About Gen-P (or “Jimbo lays the smacks down on Dale Hoiberg”)

Very, very entertaining debate over at the WSJ between Jimbo (Jimmy Wales), the found of the wikipeida, and the editor of the Encyclopaedia Britannica.

It’s clear to anyone reading the debate that Jimbo has the highground because the wikipedia process of creating entries is more transparent and open than the process of creating EB entries. Dale can argue all he wants that their “fact checking” first process is better than the RTFC (real-time fact checking) process of the Wikipedia, but the fact is that Wikipedia is *already* a better product on all levels than the EB–and the Wikipedia is a baby.

The big issue is that there is a generation growing up now who expect transparency and participation as the default. Let’s call them Gen-P (as in participation) for the purpose of these discussions.

Gen-p simply doesn’t buy into or trust any system they can’t see, understand, and participate in. For example:

  1. They understand the process of how Firefox is made, and even though they maybe never write a line of code they feel more comfortable with Firefox than Microsoft’s IE because they know they *can* look under the hood.
  2. They prefer to start their news collection process at social news sites like digg, Netscape, and reddit because even though they may never add a story or control the home page they know that if they really wanted to they could (or at least have an impact).
  3. They prefer open formats for their media because even if they never have to move them off of their DRM device they like to know they can.
  4. They prefer to blog about their feelings and thoughts rather than send them in letters to the editor for the slim chance of having their voice heard.

The fundamental shift is based on participation, transparency, and freedom.

Companies like Encyclopaedia Britanniaca, Microsoft, or the New York Times, that operate out of control, secrecy, and opaqueness are suffering–and will suffer more–because they are losing the trust of Gen-p.

Are these bad companies or products? No.

Will these product go away? No.

Will these products fall behind the open products in the marketplace if they don’t become transparent? Yes.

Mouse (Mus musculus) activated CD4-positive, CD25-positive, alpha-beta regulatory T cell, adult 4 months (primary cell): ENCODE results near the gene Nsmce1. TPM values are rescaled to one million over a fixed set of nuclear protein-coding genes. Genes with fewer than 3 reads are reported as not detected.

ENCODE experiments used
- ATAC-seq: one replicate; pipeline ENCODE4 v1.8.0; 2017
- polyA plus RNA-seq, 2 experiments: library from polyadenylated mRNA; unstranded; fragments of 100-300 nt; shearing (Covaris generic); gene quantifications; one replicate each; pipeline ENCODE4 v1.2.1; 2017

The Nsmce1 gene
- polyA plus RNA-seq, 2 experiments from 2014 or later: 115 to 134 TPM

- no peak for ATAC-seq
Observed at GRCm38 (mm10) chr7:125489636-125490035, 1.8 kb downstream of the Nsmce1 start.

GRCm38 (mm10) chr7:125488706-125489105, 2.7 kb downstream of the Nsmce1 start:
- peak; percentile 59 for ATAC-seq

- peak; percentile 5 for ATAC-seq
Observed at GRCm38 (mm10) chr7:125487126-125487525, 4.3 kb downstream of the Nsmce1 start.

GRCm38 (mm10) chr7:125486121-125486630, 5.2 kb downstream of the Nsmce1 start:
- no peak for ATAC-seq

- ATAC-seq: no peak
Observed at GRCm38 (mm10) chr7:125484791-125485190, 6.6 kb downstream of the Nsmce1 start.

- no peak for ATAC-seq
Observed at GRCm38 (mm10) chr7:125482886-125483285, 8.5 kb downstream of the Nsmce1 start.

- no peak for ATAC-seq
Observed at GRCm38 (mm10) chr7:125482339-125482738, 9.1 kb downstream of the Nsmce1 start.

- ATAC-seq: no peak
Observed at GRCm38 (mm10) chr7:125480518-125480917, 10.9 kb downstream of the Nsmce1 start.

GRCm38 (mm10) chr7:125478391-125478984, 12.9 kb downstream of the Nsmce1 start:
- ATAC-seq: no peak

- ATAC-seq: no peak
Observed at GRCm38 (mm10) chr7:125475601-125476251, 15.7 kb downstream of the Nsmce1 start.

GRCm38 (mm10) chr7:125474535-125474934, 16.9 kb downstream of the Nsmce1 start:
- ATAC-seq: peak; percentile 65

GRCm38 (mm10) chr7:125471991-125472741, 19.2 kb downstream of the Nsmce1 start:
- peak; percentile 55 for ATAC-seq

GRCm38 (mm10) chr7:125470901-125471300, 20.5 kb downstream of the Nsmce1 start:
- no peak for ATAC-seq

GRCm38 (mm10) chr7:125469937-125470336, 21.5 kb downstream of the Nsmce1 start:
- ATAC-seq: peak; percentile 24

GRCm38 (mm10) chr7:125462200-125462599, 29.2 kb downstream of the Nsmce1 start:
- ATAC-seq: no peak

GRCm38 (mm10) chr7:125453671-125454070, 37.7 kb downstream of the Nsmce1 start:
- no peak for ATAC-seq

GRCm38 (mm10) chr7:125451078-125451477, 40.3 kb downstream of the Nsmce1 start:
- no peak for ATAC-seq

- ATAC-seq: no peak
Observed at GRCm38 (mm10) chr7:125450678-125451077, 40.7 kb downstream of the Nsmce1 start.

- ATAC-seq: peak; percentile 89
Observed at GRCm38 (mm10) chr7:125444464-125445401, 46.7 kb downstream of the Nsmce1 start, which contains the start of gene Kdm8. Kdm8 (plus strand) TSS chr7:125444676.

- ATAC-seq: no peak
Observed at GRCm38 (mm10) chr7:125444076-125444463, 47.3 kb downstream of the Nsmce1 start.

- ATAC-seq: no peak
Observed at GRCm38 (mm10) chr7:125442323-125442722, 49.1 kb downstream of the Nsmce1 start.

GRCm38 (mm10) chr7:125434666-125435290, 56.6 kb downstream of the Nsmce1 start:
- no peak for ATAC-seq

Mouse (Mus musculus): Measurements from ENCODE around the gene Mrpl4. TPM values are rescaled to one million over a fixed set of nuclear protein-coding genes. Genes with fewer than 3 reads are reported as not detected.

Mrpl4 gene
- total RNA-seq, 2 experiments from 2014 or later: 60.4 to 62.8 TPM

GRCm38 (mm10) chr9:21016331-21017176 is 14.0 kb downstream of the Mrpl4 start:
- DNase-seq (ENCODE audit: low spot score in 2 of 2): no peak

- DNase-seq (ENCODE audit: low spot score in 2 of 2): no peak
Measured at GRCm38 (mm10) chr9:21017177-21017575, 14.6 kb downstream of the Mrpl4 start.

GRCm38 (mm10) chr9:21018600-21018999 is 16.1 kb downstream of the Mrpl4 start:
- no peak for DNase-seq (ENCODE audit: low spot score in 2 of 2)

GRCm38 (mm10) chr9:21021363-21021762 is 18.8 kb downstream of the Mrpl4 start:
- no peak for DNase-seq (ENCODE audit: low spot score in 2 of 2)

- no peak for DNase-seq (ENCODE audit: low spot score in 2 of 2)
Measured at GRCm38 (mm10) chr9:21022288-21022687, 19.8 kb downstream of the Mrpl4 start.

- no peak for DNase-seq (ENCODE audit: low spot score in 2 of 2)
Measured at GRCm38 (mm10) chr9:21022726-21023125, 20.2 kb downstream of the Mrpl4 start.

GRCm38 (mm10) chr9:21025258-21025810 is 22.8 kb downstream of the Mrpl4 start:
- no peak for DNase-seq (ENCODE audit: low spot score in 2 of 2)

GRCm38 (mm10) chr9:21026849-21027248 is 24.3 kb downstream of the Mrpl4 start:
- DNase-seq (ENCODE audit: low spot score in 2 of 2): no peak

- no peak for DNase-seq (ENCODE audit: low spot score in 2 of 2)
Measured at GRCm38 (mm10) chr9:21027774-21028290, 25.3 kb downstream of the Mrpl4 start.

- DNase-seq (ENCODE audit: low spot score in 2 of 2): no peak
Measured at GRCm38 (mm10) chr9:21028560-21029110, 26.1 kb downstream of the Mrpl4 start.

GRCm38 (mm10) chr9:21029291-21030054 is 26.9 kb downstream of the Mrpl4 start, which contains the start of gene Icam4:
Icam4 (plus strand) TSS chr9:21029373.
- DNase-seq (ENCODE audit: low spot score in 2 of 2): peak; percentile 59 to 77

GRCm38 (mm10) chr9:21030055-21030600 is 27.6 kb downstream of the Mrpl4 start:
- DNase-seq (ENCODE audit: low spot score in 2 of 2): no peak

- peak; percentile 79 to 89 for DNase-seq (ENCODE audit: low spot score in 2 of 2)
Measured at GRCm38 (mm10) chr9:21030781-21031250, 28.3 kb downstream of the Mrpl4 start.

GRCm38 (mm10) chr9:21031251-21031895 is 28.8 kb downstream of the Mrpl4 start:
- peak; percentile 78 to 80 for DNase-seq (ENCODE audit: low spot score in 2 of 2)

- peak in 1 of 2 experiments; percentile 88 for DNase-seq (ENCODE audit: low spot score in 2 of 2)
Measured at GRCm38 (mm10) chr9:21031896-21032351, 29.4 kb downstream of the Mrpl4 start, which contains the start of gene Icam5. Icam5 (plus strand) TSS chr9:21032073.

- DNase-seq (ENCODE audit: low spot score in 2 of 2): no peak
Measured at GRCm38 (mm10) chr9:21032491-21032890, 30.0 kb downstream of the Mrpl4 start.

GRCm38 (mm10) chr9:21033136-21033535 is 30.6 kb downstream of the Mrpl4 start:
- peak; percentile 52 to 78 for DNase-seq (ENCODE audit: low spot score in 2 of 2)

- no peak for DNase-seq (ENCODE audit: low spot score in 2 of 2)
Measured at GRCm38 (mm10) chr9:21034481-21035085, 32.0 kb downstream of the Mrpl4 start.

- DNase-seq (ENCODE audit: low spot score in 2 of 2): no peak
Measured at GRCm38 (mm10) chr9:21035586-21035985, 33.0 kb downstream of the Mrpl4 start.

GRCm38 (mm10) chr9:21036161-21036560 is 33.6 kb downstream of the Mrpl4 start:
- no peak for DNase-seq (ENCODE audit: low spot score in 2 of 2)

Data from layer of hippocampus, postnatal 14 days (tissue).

The NYT needs to open up their news gather process, Microsoft needs to open up their source code, and Britanniaca needs to open up their entry-building process. If they don’t they will fall behind–it’s that simple.

Dale Hoiberg comes across as a steward of truth to old people and as the last of dying breed/paradigm to young people. Old people die, young people get old and paradigm shifts. My guess is Dale will not be charge of Britanniaca for much longer and they will replace him with someone who understands the new paradigm. My guess is that in 10 years Wikipeda has a much higher Q rating than EB–it already gets more usage.

It like they say, paradigms don’t die–people do.

Note: JJ has some thoughts on the subject as well.

Update2: Dave says there is room for both. I agree, “real-time” and “store and publish” models can work side-by-side and provide value. Of course, a tipping point is coming where folks will use Wikipedia 99.999% of the time and EB .001% of the time–in fact for some folks that time is now (when was the last time you picked up EB Dave? When was the last time you used Wikipedia?).

Update3: Riffing off Dave’s thoughts, I couldn’t help but think that the EB team should use the wikipedia for thier articles and do fact-check for the wikipedia. Folks working on the EB must already being doing this right? If the EB was smart they would put at the very least expose their article creation process in real-time. That would be amazing… watching the “experts” at EB work in real time.

5 thoughts on “About Gen-P (or “Jimbo lays the smacks down on Dale Hoiberg”)

  1. Britannica is wrongly spelt as Britanniaca n the second and third instances.

    In any case, for us remaining votaries of the Bitannica school of knowledge dissemination, there is simply no comparison between Britannica and Wikipedia. They are two ompletely different practices, and not mutually excluive in the least. Britannica is academic and scholarly, and is, indeed, of superior standard in terms of both factual veracty and contributor base. Admittedly, Wikipedia is handy and more liberal in terms of the subjects it covers. But really, there’s no clash here. We cannot do without either of them!